LOS ANGELES-Roy Jones Jr. says the last fight that saw him lose by first round knockout was “not what it seems” because it was stopped much too quick. Bernard Hopkins promises him no such exit when they fight.
“It’s going to be painful till he quits or gets knocked out,” said Hopkins (50-5-1, 32 KOs).
The two iconic middleweight fighters of the last 20 years Hopkins and Jones (54-6, 40 KOs) finally meet on April 3, at the Mandalay Bay Resort and Casino in Las Vegas. But first, they met for the second time in two days on Wednesday. This time the meeting took place in the shadows of Golden Boy Promotions building in downtown L.A.
The fight will be shown on HBO pay-per-view only. Don’t wait for it to be televised the following week. It might take 17 years.
The “Payback” will finally take place. It looked like it would never be signed after years and years of near misses or fake misses. Jones blames Hopkins and Hopkins blames Jones. But here they are.
"The man's so jealous of me that he doesn't even want to see my kids watch the fight. He doesn't want to see any resemblance of me near a boxing ring because it reminds him of that 17-year nightmare he's had to face," said Jones.
The once nearly unbeatable Jones will surely have his vast legion of followers from the South while Hopkins seems to draw from the East and some of the Southwest. If you truly like to watch a pair of boxing masters then this fight is a can’t miss.
“If you do the math it’s been five times that we talked about fighting,” says Hopkins, 45, who promises to end the career of the Florida speedster. “It’s signed. It’s done.”
During the debate held in the Grammy Award’s Museum at L.A. Live, both fighters displayed their personality differences that are as starkly different as their boxing styles. The once untouchable Jones relies more on his still quick hands to offset the slowing of his legs. Hopkins, a defensive master, relies more on counter-punching but can still deliver a knockdown as seen against Antonio Tarver and Joe Calzaghe.
In this fight a knockout grabs the winner of the fight 60 percent of the purse. A winner by decision only gets each fighter 50/50.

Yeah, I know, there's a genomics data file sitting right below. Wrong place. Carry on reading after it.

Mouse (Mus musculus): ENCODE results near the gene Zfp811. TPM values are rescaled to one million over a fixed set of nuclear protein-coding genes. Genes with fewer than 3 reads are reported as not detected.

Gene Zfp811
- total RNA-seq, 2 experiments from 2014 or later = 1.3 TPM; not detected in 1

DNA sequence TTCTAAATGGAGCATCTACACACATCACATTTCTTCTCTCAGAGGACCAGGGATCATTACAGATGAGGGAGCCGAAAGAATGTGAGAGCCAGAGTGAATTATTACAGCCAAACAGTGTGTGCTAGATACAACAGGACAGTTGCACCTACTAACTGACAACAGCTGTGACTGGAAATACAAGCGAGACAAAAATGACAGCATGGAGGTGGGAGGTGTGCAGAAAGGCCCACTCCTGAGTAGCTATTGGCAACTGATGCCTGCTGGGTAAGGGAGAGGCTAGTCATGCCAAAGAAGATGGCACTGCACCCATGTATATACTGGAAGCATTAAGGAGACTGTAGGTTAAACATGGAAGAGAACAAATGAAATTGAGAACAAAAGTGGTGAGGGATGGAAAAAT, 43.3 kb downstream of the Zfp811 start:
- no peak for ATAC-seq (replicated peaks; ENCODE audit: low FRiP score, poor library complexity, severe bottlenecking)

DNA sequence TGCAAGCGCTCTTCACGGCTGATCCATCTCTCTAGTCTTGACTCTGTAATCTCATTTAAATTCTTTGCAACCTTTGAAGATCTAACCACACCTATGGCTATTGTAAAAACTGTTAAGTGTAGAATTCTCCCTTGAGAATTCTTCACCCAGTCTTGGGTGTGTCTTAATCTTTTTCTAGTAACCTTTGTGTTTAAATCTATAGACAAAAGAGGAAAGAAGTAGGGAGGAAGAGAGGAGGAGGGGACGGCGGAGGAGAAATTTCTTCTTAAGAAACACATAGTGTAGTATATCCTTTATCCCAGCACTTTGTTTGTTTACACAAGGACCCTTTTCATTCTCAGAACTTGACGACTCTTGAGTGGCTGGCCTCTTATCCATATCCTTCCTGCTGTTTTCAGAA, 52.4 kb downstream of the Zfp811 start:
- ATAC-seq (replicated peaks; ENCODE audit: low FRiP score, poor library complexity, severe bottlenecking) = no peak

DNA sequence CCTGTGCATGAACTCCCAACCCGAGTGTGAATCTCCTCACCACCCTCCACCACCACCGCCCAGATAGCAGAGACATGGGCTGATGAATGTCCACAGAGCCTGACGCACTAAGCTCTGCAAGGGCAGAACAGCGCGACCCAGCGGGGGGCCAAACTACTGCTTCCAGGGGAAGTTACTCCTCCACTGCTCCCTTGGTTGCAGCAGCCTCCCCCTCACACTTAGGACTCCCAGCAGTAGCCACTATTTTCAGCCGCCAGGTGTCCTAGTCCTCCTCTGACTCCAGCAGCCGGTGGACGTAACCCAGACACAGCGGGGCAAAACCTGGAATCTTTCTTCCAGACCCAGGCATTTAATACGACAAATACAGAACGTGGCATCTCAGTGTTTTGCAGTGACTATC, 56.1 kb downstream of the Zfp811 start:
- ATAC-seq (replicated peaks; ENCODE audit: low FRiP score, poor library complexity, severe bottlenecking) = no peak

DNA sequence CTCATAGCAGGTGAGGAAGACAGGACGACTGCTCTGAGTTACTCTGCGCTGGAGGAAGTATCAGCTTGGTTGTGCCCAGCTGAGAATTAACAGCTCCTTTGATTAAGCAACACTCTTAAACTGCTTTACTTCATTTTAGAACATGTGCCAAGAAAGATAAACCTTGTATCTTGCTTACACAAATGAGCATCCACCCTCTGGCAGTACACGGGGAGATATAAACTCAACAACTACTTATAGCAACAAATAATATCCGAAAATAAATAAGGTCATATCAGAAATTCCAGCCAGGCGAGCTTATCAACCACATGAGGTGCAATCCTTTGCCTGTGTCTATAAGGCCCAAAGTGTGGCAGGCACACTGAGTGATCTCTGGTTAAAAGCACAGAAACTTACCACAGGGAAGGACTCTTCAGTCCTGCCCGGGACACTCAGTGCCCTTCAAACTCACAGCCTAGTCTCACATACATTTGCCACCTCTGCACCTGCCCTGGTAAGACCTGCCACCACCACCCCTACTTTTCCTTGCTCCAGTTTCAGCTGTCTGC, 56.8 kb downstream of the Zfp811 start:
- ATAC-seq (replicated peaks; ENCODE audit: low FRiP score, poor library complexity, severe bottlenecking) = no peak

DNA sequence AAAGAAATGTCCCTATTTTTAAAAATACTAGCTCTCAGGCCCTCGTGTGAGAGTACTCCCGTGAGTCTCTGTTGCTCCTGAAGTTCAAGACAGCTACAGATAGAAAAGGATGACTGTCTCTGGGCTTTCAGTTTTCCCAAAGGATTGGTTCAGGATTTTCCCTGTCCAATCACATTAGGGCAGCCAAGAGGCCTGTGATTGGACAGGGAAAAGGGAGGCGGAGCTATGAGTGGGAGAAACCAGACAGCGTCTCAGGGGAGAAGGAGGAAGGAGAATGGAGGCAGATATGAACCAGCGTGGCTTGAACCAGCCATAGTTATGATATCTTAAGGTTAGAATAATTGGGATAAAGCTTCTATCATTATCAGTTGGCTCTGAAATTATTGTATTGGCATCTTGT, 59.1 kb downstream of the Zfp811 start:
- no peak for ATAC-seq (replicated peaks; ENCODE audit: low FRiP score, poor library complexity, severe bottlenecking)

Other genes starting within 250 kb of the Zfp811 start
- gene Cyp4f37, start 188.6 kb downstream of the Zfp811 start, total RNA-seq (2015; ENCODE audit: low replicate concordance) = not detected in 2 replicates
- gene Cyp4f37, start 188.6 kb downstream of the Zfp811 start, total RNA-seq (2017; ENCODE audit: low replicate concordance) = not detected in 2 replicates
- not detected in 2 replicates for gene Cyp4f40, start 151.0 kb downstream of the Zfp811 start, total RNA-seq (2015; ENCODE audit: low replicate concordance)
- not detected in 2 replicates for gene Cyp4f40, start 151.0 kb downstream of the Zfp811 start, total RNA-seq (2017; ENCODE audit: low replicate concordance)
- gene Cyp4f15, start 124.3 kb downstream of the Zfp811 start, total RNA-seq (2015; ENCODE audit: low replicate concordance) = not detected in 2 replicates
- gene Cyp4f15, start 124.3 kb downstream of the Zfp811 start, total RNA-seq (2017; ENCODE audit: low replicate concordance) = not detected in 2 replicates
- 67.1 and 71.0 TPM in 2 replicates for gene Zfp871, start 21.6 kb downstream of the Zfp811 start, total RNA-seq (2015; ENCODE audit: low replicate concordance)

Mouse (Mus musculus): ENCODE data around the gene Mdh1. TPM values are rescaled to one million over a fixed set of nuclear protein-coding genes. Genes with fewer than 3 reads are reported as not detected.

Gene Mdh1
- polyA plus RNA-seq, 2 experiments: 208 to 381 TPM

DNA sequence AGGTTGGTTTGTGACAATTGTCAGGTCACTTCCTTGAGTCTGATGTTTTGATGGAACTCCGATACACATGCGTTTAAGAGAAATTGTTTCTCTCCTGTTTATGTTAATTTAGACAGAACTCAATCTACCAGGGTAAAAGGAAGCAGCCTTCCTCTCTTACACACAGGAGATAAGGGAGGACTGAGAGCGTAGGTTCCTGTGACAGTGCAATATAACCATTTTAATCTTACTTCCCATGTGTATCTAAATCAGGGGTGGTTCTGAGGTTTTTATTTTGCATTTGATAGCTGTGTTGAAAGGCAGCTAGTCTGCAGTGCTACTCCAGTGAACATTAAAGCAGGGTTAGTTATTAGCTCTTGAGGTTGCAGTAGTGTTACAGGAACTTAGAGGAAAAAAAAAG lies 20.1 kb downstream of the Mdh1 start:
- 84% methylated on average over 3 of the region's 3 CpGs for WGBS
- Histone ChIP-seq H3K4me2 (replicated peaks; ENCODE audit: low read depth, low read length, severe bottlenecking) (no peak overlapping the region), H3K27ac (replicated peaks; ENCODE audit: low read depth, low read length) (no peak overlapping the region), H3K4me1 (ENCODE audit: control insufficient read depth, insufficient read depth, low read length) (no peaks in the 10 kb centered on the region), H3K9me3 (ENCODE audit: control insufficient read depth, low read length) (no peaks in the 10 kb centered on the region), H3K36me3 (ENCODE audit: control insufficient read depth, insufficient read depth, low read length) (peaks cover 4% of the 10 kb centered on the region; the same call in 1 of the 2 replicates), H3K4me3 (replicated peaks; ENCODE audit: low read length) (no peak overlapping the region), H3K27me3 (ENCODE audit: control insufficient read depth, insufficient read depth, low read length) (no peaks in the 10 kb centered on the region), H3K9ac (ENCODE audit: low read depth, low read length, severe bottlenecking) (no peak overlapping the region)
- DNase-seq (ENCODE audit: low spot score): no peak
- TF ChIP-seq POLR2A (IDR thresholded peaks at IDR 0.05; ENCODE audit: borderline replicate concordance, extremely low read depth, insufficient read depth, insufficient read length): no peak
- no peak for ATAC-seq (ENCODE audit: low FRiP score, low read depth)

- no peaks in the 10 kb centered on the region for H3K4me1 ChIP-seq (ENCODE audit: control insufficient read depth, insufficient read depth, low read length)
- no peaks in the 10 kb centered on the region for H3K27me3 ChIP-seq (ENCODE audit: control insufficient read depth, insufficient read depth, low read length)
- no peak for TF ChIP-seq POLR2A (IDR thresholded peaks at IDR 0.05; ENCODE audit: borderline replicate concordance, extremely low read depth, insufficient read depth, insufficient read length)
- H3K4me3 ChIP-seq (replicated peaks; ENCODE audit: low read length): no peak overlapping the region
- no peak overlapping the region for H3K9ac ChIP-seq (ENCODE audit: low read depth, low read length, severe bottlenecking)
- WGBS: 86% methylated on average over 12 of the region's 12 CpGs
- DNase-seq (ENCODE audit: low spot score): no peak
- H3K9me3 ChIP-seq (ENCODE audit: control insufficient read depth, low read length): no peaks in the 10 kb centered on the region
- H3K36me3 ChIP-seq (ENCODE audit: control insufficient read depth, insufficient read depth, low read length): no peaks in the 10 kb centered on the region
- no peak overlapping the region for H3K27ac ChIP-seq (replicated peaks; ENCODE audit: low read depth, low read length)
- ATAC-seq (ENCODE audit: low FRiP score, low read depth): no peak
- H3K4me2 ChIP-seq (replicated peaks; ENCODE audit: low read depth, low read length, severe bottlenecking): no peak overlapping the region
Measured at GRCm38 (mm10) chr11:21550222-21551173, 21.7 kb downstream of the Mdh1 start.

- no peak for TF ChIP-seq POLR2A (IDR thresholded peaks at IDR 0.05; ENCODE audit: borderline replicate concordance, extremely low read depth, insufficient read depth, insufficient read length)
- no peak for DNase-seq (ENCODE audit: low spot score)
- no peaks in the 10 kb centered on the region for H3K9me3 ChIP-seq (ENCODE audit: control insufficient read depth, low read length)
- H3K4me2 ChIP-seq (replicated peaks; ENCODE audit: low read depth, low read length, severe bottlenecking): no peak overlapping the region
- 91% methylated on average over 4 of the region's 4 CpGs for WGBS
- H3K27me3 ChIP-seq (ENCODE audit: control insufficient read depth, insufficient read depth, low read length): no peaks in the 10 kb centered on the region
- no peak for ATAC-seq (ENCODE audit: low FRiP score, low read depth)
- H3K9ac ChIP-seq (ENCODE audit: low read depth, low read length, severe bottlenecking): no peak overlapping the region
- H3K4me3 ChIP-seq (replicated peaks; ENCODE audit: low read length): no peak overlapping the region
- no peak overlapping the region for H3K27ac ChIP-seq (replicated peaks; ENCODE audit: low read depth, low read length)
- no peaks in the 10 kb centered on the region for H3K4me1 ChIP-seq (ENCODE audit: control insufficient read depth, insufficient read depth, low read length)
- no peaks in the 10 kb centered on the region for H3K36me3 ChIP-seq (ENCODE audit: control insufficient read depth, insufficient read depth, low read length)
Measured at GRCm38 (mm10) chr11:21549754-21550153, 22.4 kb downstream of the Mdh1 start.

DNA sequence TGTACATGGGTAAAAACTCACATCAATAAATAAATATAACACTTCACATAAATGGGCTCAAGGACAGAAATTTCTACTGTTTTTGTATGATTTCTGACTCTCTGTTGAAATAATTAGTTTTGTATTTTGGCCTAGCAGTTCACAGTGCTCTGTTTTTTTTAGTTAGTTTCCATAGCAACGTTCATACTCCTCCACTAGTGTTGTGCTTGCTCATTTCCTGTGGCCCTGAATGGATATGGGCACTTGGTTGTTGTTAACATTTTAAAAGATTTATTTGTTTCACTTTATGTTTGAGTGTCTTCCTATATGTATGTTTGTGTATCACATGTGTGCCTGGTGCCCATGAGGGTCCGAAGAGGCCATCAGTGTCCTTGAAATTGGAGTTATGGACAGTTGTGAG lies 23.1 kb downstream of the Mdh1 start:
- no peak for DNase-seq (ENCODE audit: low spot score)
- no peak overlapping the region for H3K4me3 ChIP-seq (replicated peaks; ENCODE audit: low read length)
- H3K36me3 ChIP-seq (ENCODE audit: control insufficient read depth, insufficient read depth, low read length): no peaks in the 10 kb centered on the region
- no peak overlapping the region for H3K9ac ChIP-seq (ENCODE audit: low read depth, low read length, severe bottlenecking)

“I got more fundamentals than he ever dreamed of,” says Jones adding that he’s the real knockout puncher not Hopkins. “He got a big block head.”
The back and forth banter by the two was funny at times, especially on Jones part. But contrast that by Hopkins serious tones it’s easy to see that the Philadelphia warrior truly takes this personal.
“I know I’m going to take a battering but I’ll tuck in my chin, and go in Joe Frazier style,” says Hopkins who admits that the sole intent is a knockout win. Not just a win. “I’m going for the 60 percent.”
Both Jones and Hopkins will be training in Florida. Interestingly, Nazim Richardson is also going to be training Sugar Shane Mosley for his welterweight clash against Floyd Mayweather Jr. on May. Hopkins goes first.
“I asked Shane if it was alright and I asked Nazim too,” said Hopkins. “He and Shane assured me that everything was OK.”
Hopkins even offered to train in Big Bear Lake if necessary. It wasn’t.
“I’m already training,” Hopkins said. “You know me.”
The equally venerable Alton Merkerson will train Jones.
Jones sat amused at the predictions and statements from his next opponent.
“It’s going to be a knockout,” said Jones. “When was the last time you saw Hopkins knockout somebody…Oscar De La Hoya was a body shot. Not a knockout.”
De La Hoya sat next to Hopkins with a serious face but had a Mona Lisa smile during some of the proceedings.
“The animosity toward each other has not boiled down one bit,” said De La Hoya.
Who will win? Wladimir Klitschko or Tyson Fury?